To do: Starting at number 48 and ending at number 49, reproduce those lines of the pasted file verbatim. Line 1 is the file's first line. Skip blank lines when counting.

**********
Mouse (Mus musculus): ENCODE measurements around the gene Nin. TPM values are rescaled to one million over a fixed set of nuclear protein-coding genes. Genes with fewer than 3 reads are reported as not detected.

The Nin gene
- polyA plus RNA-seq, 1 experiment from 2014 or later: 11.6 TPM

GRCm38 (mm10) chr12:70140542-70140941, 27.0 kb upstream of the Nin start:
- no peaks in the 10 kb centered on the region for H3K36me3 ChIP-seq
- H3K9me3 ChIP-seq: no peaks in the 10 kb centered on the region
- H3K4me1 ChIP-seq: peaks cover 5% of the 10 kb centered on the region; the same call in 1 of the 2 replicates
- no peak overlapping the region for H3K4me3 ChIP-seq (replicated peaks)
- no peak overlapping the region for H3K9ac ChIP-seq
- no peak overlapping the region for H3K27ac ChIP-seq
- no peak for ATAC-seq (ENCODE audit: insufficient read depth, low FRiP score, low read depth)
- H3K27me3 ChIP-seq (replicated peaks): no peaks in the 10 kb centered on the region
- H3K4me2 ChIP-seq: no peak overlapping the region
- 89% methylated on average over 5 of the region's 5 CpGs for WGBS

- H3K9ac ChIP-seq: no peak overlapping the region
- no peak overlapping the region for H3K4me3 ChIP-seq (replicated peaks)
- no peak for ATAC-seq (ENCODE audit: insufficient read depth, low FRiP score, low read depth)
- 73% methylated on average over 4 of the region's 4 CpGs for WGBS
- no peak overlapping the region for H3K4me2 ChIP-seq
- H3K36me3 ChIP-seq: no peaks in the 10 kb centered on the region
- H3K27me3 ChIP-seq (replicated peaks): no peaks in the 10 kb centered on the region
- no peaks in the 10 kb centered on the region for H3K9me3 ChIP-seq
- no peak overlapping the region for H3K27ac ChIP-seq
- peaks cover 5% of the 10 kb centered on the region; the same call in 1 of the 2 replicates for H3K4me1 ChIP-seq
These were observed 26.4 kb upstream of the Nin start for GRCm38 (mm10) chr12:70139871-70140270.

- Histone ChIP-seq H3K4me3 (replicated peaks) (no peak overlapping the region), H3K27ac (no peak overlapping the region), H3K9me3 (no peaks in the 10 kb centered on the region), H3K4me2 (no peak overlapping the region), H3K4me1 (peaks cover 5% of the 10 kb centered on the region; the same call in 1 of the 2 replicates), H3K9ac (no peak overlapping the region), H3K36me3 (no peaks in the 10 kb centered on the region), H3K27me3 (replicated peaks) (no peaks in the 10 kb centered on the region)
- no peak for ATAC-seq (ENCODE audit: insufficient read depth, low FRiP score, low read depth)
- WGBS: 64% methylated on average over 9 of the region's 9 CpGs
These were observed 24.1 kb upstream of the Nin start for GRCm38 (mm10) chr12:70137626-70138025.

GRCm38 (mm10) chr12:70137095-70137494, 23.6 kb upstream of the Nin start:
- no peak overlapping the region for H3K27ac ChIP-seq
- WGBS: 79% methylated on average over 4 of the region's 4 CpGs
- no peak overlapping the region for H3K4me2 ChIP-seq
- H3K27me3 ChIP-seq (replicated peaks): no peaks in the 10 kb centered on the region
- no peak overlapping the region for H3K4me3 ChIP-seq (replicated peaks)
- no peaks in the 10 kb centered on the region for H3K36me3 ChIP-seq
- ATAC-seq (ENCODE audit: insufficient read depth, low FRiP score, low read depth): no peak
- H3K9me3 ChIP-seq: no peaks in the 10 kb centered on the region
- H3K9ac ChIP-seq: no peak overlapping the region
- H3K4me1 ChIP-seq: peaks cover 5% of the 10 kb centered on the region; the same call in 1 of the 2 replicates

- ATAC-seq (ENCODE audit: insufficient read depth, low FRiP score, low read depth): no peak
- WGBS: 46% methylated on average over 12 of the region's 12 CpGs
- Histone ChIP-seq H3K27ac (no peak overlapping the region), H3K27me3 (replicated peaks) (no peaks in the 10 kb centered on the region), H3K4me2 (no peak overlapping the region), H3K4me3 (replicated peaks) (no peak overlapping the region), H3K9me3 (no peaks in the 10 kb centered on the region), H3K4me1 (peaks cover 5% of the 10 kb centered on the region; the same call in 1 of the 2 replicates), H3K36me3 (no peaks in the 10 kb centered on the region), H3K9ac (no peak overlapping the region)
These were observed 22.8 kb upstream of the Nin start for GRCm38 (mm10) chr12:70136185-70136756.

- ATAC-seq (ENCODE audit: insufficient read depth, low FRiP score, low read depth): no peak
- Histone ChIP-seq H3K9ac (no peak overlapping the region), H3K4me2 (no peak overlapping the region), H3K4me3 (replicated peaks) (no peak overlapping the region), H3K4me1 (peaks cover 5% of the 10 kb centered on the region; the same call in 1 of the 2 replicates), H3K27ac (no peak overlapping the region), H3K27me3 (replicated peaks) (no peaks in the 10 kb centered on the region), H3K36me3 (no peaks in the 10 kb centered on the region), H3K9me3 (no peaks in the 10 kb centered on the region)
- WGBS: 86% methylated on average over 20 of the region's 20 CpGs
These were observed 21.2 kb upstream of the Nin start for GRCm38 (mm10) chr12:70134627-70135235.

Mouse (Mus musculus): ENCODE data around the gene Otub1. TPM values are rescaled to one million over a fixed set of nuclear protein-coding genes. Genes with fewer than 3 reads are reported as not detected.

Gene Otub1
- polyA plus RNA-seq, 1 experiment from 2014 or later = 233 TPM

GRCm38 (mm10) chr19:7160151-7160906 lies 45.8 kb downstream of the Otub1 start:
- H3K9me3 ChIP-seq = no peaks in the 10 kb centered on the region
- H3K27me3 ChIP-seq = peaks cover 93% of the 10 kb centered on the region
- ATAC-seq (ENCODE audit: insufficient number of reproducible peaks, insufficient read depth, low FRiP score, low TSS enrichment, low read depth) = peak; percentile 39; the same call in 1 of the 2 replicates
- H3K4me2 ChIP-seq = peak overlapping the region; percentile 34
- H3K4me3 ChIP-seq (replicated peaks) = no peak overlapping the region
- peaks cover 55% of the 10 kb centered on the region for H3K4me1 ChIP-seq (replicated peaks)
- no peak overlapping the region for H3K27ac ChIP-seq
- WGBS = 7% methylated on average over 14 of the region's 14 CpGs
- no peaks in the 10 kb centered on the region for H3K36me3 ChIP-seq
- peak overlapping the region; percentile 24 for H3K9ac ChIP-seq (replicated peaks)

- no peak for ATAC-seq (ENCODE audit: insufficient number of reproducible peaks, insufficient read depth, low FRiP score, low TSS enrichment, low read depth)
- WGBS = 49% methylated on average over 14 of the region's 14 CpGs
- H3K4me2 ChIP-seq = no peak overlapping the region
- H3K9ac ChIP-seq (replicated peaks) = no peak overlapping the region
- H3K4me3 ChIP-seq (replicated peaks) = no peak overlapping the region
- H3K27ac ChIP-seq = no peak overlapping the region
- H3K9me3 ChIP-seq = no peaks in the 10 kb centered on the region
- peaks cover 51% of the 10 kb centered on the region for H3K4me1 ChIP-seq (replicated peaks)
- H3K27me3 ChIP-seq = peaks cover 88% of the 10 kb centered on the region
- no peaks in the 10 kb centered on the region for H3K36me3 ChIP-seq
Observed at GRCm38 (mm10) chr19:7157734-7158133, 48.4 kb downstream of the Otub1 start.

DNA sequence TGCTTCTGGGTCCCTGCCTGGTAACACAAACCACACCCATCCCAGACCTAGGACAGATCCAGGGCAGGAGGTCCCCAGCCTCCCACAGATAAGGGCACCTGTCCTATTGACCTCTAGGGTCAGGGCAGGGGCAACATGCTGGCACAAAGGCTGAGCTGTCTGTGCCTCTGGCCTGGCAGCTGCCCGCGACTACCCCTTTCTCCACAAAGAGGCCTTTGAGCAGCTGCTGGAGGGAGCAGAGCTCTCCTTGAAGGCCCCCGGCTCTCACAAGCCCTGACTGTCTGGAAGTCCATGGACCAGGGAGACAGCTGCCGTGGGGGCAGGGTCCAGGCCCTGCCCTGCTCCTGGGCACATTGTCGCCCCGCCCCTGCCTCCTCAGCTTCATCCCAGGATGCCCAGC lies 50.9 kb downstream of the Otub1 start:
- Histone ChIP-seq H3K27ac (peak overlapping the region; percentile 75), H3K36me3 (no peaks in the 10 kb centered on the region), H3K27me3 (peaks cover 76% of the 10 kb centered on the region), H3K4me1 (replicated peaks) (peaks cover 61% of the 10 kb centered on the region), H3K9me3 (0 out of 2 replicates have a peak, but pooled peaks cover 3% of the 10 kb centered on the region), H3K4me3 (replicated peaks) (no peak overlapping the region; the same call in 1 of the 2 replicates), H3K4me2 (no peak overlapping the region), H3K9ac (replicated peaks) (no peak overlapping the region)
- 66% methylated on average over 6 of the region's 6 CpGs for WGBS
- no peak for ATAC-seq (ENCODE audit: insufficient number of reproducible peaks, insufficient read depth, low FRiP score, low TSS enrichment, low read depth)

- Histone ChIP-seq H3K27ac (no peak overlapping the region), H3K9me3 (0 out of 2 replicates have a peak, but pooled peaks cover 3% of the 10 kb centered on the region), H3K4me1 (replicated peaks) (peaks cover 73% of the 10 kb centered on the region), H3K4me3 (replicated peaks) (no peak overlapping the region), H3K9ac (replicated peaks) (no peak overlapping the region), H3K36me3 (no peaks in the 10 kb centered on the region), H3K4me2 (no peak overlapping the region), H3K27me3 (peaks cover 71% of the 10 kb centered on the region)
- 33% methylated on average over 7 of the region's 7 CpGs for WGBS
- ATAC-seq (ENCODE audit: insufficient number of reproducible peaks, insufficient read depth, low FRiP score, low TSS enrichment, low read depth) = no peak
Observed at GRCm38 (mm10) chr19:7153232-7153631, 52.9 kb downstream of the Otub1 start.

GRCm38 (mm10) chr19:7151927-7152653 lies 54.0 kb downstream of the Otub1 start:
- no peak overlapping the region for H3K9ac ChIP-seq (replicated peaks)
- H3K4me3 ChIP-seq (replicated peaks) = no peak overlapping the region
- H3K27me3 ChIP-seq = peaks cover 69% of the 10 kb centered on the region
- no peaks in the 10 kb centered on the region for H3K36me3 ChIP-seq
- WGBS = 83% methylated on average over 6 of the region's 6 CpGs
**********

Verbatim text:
These were observed 21.2 kb upstream of the Nin start for GRCm38 (mm10) chr12:70134627-70135235.

Mouse (Mus musculus): ENCODE data around the gene Otub1. TPM values are rescaled to one million over a fixed set of nuclear protein-coding genes. Genes with fewer than 3 reads are reported as not detected.